If you came

Last night I was listening to Andrew Motion on the radio, talking about the National Poetry Archive. How amazing, that recording by Tennyson! I knew Browning had been captured, but not Tennyson.

Last night I was listening to Andrew Motion on the radio, talking about the National Poetry Archive. How amazing, that recording by Tennyson! I knew Browning had been captured, but not Tennyson.


But what about Ruth Pitter? According to the Don King biography, there are recordings of her reading her own work in the US Library of Congress. I do hope so. Because the biography also makes reference to recordings made by Ruth’s nephew, Mark Pitter and given to the British Library in the seventies. I almost cried out with horror when I read that these recordings had “as of now … not been located”.  Where are they?

Thankfully, she did a number of radio broadcasts, and these are archived by the BBC, so her voice is still around somewhere, and happily the National Poetry Archive has a bit of her. Thank you Andrew Motion! She wasn’t there last time I looked, but that may have been a good while ago now. And here she is, talking to John Wain, no less, and the conversation ends with her reading the superb lyric, ‘If you came’. I have known this poem all my life, it seems. It was through my mother that I first met Pitter and it was through Pitter that I first learned one of the electrical truths about poetry.

I was at school, probably about sixteen or seventeen. Our school, Wilmslow County Grammar School for Girls, was separated by a matter of three miles or so from Wilmslow County Grammar School for Boys. They separated the two sexes the year I started there. A year or so after I left, they put them back together again.

For us, there were no male distractions during class, although our male teachers acquired a stature (either of potency or ridiculousness) they might not otherwise have had. Mr Trueblood, for example, the biology teacher who was persuaded that the word menstruation derived from the Latin ‘mensa’, a month. Those of us also studying A-level Latin knew this was not true. And there was The Penguin, the lackadaisical Mr Haslam, who indeed resembled that creature in his slouching progress down school corridors in an academic gown that had seen better days. Much better. Walk on the left girls, not on the right!

But back to Pitter. Why, I cannot recall, but a group of us were invited to join a group of boys at The Other School, and it was some kind of literary event. We had to take with us a poem or two to read aloud. I dimly recall sitting in a kind of circle, and a male teacher introduced us to each other. Such a sense of disappointment: the boys were so much less than expectation had suggested (I had no brothers, only a sister. Even our dog was female).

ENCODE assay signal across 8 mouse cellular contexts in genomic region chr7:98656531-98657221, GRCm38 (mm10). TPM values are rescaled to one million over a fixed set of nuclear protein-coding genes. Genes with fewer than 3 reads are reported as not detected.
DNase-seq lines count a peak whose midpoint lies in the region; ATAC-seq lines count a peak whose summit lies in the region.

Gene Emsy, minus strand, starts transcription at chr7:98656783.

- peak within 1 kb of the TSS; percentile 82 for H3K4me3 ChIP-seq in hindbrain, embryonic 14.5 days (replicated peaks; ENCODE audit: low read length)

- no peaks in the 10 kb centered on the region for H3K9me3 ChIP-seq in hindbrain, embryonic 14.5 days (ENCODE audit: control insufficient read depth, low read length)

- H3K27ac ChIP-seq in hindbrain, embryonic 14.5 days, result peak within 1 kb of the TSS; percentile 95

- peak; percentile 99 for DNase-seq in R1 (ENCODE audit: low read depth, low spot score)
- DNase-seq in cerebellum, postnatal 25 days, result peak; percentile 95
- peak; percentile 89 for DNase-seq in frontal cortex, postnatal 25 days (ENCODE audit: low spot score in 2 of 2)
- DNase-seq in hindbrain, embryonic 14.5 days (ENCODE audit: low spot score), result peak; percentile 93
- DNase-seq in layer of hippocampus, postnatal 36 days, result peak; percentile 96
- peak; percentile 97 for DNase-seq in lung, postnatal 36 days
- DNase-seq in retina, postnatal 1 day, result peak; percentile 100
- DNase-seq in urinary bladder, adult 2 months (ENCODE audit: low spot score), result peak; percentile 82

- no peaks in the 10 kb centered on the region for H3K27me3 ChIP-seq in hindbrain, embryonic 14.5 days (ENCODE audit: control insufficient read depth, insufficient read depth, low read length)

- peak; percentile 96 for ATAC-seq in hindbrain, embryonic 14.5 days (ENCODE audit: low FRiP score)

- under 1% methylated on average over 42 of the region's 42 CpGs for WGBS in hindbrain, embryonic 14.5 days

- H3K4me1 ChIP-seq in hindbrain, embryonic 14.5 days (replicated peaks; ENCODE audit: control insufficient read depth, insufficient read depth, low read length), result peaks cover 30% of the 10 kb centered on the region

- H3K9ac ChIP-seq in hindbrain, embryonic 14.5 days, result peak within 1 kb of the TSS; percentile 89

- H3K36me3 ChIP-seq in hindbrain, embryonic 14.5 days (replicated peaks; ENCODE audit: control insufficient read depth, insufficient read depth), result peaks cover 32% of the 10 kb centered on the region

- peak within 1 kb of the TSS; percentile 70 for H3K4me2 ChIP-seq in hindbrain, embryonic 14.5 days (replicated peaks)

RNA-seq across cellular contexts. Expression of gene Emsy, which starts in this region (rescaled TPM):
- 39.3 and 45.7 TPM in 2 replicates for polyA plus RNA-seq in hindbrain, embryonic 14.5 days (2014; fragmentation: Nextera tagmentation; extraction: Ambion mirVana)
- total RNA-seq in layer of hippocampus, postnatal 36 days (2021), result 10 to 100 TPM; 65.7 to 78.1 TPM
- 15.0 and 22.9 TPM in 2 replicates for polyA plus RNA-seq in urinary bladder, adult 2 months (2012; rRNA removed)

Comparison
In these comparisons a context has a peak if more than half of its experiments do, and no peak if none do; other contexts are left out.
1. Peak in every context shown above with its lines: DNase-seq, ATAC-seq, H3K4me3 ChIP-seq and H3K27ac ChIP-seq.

Then we had to read a poem out loud, and I read Pitter’s ‘If You Came’.

I was aware when reading it of a kind of electric silence, and the space that opened out in the room after the end of the poem — the huge after-poem space. Then the teacher (this cannot be literally true so the memory must be connected with the way he spoke) sprang across the room to me and said, ‘Did you write that?‘ I felt the attraction.  I possessed magical power.

‘No. It is by Ruth Pitter,’ I said. Immediately I was much less interesting than before, restored to ordinary mortality. But I remembered the moment and what words can do. I remembered that.

I didn’t know back then that Ruth Pitter was alive. I thought all poets were dead. The ones we studied at school were both male and dead. Ah well. She is dead now, but at least a bit of her voice is there, not to mention her poems.

As I write, an unusual thing has just happened. A squirrel (we have one in the garden sometimes, but not often – they don’t live in the trees around us) arrived on the bedroom window sill, which is nearer the roof than the ground.

Matt alerted me and I shot into the bedroom from my study. The squirrel was poised on the edge of the sill, his eyes starting slightly with (I imagine) some degree of alarm, and he was making a funny chirring noise – loud. If I hadn’t seen him, I would have thought it was a bird’s sound, and it was evidently in response to the starlings (they are called stukkies here) who were sitting on top of the street lamp shouting at him. Other birds were also signalling alarm. Some fierce communication going on, a verbal battle.

After a little while, the squirrel shot off up the side of the house, his clawed feet easily leading him across the harling. I have seen one go up the side of the house once before — a couple of years ago. I wonder what he was after? I think the starlings are nesting in the roof, but I also thought all their young were hatched. Do squirrels attack young birds? Or is the the birds who endanger the squirrel?

Oh botheration: it is the squirrel who is the Beast apparently. And the nests are not at all well-hidden. I know where all of them are…

As Ruth Pitter said:

The place is hidden apart
Like the nest of a bird:|
And I will not show you my heart
By a look, by a word.

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